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Question Corner: Why Christmas doesn’t end at the Epiphany — Jenna Marie Cooper

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Jenna Marie Cooper writes Question Corner for OSV News (OSV photo)

Q: I always thought the end of the Christmas season came with Epiphany and the arrival of the Magi. A priest recently said the season doesn’t end until a week later with the Baptism of the Lord. What has the baptism of the adult Jesus got to do with Bethlehem? If it’s supposed to mean a “turning of the page” in the life of Jesus, wouldn’t a better event be the last scriptural appearance of the Holy Family, “the finding of the child Jesus in the temple” (Lk 2:48)? (City withheld, Indiana)

A: In our current liturgical calendar the last day of the Christmas season is indeed the feast of the Baptism of the Lord. Normally, that feast is celebrated on the Sunday after Epiphany — although if Epiphany falls on January 7 or 8, as it does in 2024, the Baptism of the Lord is celebrated the following Monday.

But it is interesting to note that traditionally, February 2, the Feast of the Presentation, was considered the end of the Christmas season. We can still see a few echoes of this even today. For instance, the Vatican keeps their Christmas tree and creche up in St. Peter’s square until February 2. And the blessing of candles customarily celebrated right before Mass for the feast of the Presentation opens with a prayer stating: “Brothers and sisters, forty days have passed since the solemnity of Christmas. Today the church once again prepares to celebrate the day in which Mary and Joseph presented Jesus in the Temple.”

I would say that Jesus’ baptism truly is a major “turning of the page” in Jesus’ life, since, after his baptism at the hands of John the Baptist his quiet, hidden life became one of public ministry, wherein he actively sought to make his saving mission and identity known and proclaimed.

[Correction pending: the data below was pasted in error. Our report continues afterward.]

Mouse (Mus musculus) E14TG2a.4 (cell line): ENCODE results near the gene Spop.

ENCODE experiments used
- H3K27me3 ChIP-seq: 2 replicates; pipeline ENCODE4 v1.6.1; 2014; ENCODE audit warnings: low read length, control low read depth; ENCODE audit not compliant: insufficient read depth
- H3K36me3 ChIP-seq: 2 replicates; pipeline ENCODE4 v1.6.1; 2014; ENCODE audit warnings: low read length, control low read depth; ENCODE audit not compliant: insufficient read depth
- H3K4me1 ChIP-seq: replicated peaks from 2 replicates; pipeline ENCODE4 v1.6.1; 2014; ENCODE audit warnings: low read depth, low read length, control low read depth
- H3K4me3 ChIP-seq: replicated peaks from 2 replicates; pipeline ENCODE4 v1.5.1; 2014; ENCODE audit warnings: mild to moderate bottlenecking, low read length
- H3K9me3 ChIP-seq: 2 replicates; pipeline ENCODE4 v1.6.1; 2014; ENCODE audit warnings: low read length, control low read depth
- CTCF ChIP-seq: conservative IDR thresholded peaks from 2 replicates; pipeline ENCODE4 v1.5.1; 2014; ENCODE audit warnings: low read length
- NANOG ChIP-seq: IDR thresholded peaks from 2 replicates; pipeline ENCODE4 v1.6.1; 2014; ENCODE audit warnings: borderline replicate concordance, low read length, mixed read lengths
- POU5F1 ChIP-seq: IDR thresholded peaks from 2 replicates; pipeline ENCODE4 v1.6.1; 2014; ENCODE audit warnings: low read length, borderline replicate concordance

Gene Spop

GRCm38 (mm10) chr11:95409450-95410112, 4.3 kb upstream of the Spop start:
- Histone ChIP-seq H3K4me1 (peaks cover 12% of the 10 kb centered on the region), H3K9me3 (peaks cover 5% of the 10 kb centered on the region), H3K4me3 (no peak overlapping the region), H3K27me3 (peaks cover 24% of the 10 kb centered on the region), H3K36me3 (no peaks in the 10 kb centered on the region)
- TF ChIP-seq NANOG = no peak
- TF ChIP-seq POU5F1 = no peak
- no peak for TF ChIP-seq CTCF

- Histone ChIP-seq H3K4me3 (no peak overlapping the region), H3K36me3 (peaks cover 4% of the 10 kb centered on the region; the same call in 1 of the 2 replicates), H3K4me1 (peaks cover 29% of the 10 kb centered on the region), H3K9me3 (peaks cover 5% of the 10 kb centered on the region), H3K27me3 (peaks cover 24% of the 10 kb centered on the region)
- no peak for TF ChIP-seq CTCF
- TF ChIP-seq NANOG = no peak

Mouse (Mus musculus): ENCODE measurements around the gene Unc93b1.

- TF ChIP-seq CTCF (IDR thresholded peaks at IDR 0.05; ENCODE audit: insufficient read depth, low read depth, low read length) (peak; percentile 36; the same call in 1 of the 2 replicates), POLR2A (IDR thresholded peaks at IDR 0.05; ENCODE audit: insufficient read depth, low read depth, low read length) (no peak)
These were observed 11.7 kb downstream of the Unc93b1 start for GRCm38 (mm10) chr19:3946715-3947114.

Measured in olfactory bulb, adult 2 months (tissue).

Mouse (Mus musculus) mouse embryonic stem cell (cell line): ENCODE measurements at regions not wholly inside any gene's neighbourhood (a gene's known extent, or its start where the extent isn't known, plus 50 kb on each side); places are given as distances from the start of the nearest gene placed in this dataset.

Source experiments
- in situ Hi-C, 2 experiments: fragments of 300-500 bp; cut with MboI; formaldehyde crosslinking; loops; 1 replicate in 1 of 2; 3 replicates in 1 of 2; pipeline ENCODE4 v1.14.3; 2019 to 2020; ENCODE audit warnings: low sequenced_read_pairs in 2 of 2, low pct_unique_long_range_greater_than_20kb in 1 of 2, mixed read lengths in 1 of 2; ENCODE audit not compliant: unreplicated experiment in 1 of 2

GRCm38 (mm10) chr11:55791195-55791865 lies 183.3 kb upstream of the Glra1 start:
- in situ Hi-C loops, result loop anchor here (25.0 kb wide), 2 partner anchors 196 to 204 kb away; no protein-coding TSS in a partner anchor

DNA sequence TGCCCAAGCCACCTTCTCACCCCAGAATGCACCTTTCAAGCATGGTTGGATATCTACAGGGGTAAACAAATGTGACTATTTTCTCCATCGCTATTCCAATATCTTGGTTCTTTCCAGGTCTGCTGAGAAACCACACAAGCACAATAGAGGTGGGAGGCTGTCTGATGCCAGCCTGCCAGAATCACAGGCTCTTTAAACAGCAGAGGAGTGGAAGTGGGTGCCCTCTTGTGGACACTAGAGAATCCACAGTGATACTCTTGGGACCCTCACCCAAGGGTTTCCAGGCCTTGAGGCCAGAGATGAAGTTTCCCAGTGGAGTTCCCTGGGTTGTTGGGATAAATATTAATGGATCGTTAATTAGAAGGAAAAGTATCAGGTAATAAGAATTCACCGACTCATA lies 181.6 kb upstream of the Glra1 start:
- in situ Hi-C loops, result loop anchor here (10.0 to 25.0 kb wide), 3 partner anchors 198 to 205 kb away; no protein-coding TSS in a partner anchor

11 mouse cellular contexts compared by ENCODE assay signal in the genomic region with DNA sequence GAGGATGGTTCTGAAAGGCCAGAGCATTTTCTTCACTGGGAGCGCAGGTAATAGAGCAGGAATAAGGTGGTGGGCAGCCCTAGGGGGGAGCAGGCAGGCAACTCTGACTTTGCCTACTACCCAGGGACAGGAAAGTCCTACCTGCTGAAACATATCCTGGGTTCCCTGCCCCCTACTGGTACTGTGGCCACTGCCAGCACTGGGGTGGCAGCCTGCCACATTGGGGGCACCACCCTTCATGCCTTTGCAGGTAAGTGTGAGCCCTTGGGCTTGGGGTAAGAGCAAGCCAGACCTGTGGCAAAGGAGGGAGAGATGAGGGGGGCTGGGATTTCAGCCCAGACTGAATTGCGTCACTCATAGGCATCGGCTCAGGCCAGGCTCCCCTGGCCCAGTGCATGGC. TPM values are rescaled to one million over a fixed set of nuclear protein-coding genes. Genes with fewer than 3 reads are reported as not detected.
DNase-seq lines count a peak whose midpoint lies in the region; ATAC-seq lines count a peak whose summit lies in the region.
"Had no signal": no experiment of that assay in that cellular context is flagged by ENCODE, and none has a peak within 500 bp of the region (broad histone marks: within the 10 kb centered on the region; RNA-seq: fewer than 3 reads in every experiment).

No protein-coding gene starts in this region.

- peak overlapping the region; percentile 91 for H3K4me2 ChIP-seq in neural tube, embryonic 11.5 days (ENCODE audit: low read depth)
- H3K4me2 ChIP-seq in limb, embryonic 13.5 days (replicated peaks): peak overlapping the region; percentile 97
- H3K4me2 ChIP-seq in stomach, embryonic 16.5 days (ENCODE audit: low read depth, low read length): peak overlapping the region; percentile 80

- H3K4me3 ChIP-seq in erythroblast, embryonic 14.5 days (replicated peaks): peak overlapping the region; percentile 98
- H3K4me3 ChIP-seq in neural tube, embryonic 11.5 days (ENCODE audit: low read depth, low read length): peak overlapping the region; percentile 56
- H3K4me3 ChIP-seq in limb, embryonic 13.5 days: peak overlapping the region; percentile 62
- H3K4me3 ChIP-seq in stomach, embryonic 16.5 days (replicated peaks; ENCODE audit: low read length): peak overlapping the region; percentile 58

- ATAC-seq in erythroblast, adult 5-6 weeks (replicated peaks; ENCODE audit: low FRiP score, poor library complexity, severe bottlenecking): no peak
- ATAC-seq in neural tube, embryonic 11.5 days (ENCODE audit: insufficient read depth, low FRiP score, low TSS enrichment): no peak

Further, the Baptism of the Lord, the Epiphany, and — perhaps surprisingly — the wedding at Cana all connect thematically, as they are all about the first manifestations of Jesus as the son of God. That is, they are all instances where the glory of Jesus’ divine nature, which would ordinarily have been obscure and hidden to human eyes during Jesus’ early life, is revealed.

At the Epiphany, (a word which literally means “revelation”) Jesus’ glory is revealed to the Magi. Traditionally, the church sees the Epiphany being, by extension, Jesus’ manifestation to “the nations,” or to all the other non-Jewish pagan cultures of the world who would not have previously known the one true God. In the narrative of Jesus’ baptism, it is revealed that he is the beloved Son of God. (See Mk 1:9-11 and Lk 3:22). The wedding at Cana is the setting for Jesus’ first public miracle, when he changes water into wine at Our Lady’s request, (see Jn 2:1-11) and as such was a revelation to Jesus’ friends and disciples of his glorious divine power over nature.

The connection between these seemingly unconnected events in the life of Jesus is particularly clear and intuitive to those of us who pray the Liturgy of the Hours. For example, the Magnificat antiphon for Evening Prayer for the Epiphany is: “Three mysteries mark this holy day: today the star leads the Magi to the infant Christ; today water is changed into wine for the wedding feast; today Christ wills to be baptized by John in the river Jordan to bring us salvation.”

All these scriptural manifestations, even those that occurred decades apart, harken back to Bethlehem, because the birth of Christ was the first and most radical revelation of the Incarnate Word of God.

Jenna Marie Cooper, who holds a licentiate in canon law, is a consecrated virgin and a canonist whose column appears weekly at OSV News. Send your questions to CatholicQA@osv.com.